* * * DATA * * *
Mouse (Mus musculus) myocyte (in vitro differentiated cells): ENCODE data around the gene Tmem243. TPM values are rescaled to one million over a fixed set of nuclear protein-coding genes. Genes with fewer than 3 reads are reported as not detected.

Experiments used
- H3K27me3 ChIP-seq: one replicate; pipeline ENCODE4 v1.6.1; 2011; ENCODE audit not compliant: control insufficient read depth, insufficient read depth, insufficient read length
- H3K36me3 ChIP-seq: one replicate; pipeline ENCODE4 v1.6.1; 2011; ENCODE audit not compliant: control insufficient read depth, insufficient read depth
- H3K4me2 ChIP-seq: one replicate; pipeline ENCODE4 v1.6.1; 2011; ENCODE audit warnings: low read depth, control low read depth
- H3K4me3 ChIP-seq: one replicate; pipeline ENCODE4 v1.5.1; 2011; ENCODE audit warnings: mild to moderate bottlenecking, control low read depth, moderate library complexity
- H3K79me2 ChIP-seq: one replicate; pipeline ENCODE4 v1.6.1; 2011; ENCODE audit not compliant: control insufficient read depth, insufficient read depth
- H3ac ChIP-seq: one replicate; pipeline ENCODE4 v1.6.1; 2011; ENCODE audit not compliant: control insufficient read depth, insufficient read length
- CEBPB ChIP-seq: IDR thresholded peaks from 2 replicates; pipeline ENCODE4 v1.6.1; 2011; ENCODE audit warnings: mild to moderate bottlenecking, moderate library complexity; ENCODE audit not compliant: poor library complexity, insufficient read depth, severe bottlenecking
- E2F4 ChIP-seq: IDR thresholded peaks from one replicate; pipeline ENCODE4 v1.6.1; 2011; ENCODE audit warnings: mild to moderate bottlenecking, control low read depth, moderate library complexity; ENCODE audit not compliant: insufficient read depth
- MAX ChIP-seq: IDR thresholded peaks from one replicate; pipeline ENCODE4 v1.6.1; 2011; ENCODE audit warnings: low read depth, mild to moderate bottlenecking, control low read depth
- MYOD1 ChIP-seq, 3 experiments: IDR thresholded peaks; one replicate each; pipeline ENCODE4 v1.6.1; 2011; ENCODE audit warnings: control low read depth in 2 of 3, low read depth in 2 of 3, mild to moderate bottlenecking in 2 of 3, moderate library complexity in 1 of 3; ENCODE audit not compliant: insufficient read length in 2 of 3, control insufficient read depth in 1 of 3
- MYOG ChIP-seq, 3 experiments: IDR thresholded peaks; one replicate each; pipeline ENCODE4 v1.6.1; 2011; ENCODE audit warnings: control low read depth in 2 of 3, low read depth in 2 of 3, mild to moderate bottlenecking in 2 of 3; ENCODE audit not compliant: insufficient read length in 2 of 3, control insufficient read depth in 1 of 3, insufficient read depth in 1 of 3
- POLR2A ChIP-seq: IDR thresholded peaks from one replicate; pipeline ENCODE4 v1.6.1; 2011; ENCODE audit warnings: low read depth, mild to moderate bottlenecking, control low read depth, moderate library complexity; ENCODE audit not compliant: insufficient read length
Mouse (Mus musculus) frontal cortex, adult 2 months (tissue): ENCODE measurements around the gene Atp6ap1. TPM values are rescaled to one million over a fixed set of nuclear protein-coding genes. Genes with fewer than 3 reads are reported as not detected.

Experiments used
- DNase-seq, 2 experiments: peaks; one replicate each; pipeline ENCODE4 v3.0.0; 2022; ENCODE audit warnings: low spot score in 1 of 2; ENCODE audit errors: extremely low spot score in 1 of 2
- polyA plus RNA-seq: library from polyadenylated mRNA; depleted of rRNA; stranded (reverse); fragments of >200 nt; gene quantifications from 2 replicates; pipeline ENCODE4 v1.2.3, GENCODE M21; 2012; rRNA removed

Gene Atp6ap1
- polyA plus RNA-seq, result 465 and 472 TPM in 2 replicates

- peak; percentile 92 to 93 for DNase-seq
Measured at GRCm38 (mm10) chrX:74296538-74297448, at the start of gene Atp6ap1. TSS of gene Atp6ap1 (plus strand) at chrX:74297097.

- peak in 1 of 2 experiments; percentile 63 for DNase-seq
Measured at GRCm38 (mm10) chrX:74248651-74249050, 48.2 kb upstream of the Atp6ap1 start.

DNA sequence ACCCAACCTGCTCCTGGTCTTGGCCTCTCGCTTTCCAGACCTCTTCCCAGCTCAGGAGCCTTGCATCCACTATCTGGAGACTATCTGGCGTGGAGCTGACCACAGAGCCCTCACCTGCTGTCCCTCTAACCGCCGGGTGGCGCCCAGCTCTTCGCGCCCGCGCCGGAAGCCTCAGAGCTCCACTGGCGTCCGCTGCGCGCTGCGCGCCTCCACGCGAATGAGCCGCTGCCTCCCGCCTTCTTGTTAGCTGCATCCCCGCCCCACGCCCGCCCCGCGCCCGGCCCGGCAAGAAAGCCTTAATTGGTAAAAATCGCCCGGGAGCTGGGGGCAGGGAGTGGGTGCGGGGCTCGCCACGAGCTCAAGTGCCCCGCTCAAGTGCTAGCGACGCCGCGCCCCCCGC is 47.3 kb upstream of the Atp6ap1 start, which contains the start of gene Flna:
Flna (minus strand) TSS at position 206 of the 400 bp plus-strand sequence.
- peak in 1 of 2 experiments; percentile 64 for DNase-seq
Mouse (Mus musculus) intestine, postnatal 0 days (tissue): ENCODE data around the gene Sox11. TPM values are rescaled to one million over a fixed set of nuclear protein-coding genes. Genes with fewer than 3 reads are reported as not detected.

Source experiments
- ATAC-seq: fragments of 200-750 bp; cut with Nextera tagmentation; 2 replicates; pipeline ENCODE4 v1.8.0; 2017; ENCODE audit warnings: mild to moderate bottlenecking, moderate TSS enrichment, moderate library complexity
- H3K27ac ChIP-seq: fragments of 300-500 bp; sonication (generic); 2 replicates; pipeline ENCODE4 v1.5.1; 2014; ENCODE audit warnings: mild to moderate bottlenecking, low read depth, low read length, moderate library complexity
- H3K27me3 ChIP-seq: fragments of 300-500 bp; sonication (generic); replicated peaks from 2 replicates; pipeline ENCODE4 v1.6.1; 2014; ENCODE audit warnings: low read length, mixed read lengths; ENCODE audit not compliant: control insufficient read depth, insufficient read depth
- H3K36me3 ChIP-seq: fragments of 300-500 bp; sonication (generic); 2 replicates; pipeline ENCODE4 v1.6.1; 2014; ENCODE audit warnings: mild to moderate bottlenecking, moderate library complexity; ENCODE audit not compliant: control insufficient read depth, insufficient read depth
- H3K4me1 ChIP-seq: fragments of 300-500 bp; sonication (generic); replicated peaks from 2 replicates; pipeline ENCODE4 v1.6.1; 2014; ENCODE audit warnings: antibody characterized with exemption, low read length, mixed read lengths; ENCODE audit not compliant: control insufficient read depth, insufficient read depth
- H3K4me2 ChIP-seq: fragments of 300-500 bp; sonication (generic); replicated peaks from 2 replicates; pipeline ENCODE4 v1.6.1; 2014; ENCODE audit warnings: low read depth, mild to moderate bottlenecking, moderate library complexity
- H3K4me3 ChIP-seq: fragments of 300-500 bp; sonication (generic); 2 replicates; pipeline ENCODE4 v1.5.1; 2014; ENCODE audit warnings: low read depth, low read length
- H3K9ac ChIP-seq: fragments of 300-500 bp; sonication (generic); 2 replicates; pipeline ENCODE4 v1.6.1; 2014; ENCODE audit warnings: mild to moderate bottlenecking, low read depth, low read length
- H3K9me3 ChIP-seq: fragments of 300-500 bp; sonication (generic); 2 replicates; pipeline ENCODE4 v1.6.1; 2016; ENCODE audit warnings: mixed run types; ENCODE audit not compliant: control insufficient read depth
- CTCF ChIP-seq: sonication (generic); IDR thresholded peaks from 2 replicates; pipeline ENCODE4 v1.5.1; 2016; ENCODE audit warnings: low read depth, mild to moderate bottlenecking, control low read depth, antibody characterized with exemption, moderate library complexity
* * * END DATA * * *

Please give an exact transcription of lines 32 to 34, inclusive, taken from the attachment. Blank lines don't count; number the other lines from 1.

- H3K27me3 ChIP-seq: fragments of 300-500 bp; sonication (generic); replicated peaks from 2 replicates; pipeline ENCODE4 v1.6.1; 2014; ENCODE audit warnings: low read length, mixed read lengths; ENCODE audit not compliant: control insufficient read depth, insufficient read depth
- H3K36me3 ChIP-seq: fragments of 300-500 bp; sonication (generic); 2 replicates; pipeline ENCODE4 v1.6.1; 2014; ENCODE audit warnings: mild to moderate bottlenecking, moderate library complexity; ENCODE audit not compliant: control insufficient read depth, insufficient read depth
- H3K4me1 ChIP-seq: fragments of 300-500 bp; sonication (generic); replicated peaks from 2 replicates; pipeline ENCODE4 v1.6.1; 2014; ENCODE audit warnings: antibody characterized with exemption, low read length, mixed read lengths; ENCODE audit not compliant: control insufficient read depth, insufficient read depth